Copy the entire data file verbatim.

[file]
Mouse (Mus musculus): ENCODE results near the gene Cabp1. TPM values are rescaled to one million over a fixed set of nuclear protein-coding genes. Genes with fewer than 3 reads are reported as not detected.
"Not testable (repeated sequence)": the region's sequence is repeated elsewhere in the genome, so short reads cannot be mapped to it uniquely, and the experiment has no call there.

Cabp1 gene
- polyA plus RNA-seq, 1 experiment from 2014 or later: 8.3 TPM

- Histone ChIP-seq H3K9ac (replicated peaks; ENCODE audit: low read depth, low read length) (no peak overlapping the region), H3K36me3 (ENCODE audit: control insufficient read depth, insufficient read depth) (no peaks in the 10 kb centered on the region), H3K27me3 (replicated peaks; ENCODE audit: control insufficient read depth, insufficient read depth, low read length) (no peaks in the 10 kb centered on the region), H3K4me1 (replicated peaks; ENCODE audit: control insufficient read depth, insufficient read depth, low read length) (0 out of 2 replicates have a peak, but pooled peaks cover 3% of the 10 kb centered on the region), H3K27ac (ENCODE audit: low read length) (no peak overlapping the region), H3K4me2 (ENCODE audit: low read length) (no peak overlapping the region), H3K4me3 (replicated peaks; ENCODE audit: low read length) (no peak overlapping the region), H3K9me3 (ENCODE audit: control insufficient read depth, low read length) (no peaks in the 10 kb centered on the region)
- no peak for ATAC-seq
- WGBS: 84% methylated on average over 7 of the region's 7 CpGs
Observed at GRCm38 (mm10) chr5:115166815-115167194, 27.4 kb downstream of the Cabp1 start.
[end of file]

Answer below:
Mouse (Mus musculus): ENCODE results near the gene Cabp1. TPM values are rescaled to one million over a fixed set of nuclear protein-coding genes. Genes with fewer than 3 reads are reported as not detected.
"Not testable (repeated sequence)": the region's sequence is repeated elsewhere in the genome, so short reads cannot be mapped to it uniquely, and the experiment has no call there.

Cabp1 gene
- polyA plus RNA-seq, 1 experiment from 2014 or later: 8.3 TPM

- Histone ChIP-seq H3K9ac (replicated peaks; ENCODE audit: low read depth, low read length) (no peak overlapping the region), H3K36me3 (ENCODE audit: control insufficient read depth, insufficient read depth) (no peaks in the 10 kb centered on the region), H3K27me3 (replicated peaks; ENCODE audit: control insufficient read depth, insufficient read depth, low read length) (no peaks in the 10 kb centered on the region), H3K4me1 (replicated peaks; ENCODE audit: control insufficient read depth, insufficient read depth, low read length) (0 out of 2 replicates have a peak, but pooled peaks cover 3% of the 10 kb centered on the region), H3K27ac (ENCODE audit: low read length) (no peak overlapping the region), H3K4me2 (ENCODE audit: low read length) (no peak overlapping the region), H3K4me3 (replicated peaks; ENCODE audit: low read length) (no peak overlapping the region), H3K9me3 (ENCODE audit: control insufficient read depth, low read length) (no peaks in the 10 kb centered on the region)
- no peak for ATAC-seq
- WGBS: 84% methylated on average over 7 of the region's 7 CpGs
Observed at GRCm38 (mm10) chr5:115166815-115167194, 27.4 kb downstream of the Cabp1 start.